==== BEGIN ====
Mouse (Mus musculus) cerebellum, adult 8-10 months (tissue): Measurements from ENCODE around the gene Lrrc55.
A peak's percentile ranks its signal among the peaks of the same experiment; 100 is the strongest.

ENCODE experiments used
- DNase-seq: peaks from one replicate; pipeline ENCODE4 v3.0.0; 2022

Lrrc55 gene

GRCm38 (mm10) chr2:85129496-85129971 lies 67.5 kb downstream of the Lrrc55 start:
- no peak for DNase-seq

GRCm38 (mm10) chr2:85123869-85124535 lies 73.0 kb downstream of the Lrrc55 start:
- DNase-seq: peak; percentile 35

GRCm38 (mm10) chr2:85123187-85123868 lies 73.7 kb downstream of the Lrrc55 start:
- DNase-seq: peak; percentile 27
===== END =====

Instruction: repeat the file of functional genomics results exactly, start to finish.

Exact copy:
Mouse (Mus musculus) cerebellum, adult 8-10 months (tissue): Measurements from ENCODE around the gene Lrrc55.
A peak's percentile ranks its signal among the peaks of the same experiment; 100 is the strongest.

ENCODE experiments used
- DNase-seq: peaks from one replicate; pipeline ENCODE4 v3.0.0; 2022

Lrrc55 gene

GRCm38 (mm10) chr2:85129496-85129971 lies 67.5 kb downstream of the Lrrc55 start:
- no peak for DNase-seq

GRCm38 (mm10) chr2:85123869-85124535 lies 73.0 kb downstream of the Lrrc55 start:
- DNase-seq: peak; percentile 35

GRCm38 (mm10) chr2:85123187-85123868 lies 73.7 kb downstream of the Lrrc55 start:
- DNase-seq: peak; percentile 27